- Baoneng borrows funds from banks to buy Vanke shares: JPMorgan
- Banks have option to liquidate funds if Vanke shares tumble
China Vanke Co.’s shares have fallen below the level that JPMorgan Chase & Co. analysts said might trigger a liquidity squeeze at funds managed by its largest shareholder, Baoneng Group.
The Shenzhen-traded Vanke shares have tumbled almost 30 percent after they resumed trading July 4 following a six-month halt. The shares fell to 17.15 yuan on Tuesday, below the price that JPMorgan analysts estimated may trigger a forced liquidation of funds that Baoneng set up with borrowed cash from banks so it could build up its stakes in Vanke. Many private funds and hedge funds in China have agreements with investors spelling out mandatory liquidation levels if their holdings drop below a certain value.
Vanke, China’s largest publicly traded developer, has been embroiled in a tussle for control since last year, when Baoneng, until then an obscure conglomerate, displaced China Resources (Holdings) Co. as the developer’s largest stakeholder. At the time, Vanke’s management labeled it a “hostile takeover,” and later formed a share sale plan that was widely viewed by analysts as a way to dilute Baoneng’s ownership.
Representatives at Baoneng didn’t return calls seeking comment, and calls to the press office of its Jushenghua unit went unanswered.
Baoneng has used about 43 billion yuan ($6.4 billion) to purchase Vanke shares in the secondary market, JPMorgan analysts led by Katherine Lei wrote in a July 12 note. About 26 billion yuan was lent by six banks through asset-management plans, or AMPs, a type of shadow-banking arrangement that is used for stock purchase in China, according to the note. Banks including China Construction Bank Corp., China Minsheng Banking Corp. and China Zheshang Bank Co. participated in the financing, according to a China Business News report on July 8.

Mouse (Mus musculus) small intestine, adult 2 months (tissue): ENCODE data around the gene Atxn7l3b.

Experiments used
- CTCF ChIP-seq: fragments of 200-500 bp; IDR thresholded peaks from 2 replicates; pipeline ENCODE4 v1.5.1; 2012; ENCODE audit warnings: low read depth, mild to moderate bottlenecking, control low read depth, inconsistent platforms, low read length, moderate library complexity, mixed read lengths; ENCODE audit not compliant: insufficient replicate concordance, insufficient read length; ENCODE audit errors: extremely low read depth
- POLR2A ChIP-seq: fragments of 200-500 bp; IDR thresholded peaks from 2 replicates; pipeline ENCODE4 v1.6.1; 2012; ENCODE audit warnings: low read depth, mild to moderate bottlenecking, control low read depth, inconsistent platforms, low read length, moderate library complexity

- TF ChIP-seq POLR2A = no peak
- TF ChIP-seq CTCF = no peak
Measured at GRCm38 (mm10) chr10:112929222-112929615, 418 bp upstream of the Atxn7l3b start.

Baoneng established the funds between Nov. 24 and Dec. 14 last year, according to a Vanke filings with the Shenzhen Stock Exchange.
According to industry practice, if a stock’s drop hits a stop-loss level leading to a 20 percent decline in the fund’s net asset value, Baoneng would need to inject more cash into it, otherwise senior investors such as the banks can liquidate the fund to limit their losses, according to JPMorgan analysts.
While the average cost for the fund works out to about 15.6 yuan per share, some tranches invested in Vanke at higher prices, according to the JPMorgan note. That means if Vanke’s shares fall below 17.8 yuan, there is a risk of liquidation, the analysts said.
“This could lead to panic sentiment” if the correction is greater than 10 percent, according to the JPMorgan note. “As such, banks may not be able to exit the AMP investment, and would have to suffer a loss on the principal.”
Vanke has been in a public spat with shareholders Baoneng and China Resources over a restructuring proposal involving a public transit operator. Baoneng and China Resources together own more than 40 percent of the firm’s stock and have opposed a share sale that would dilute their stakes and make Shenzhen Metro Group the largest owner.
— With assistance by Emma Dong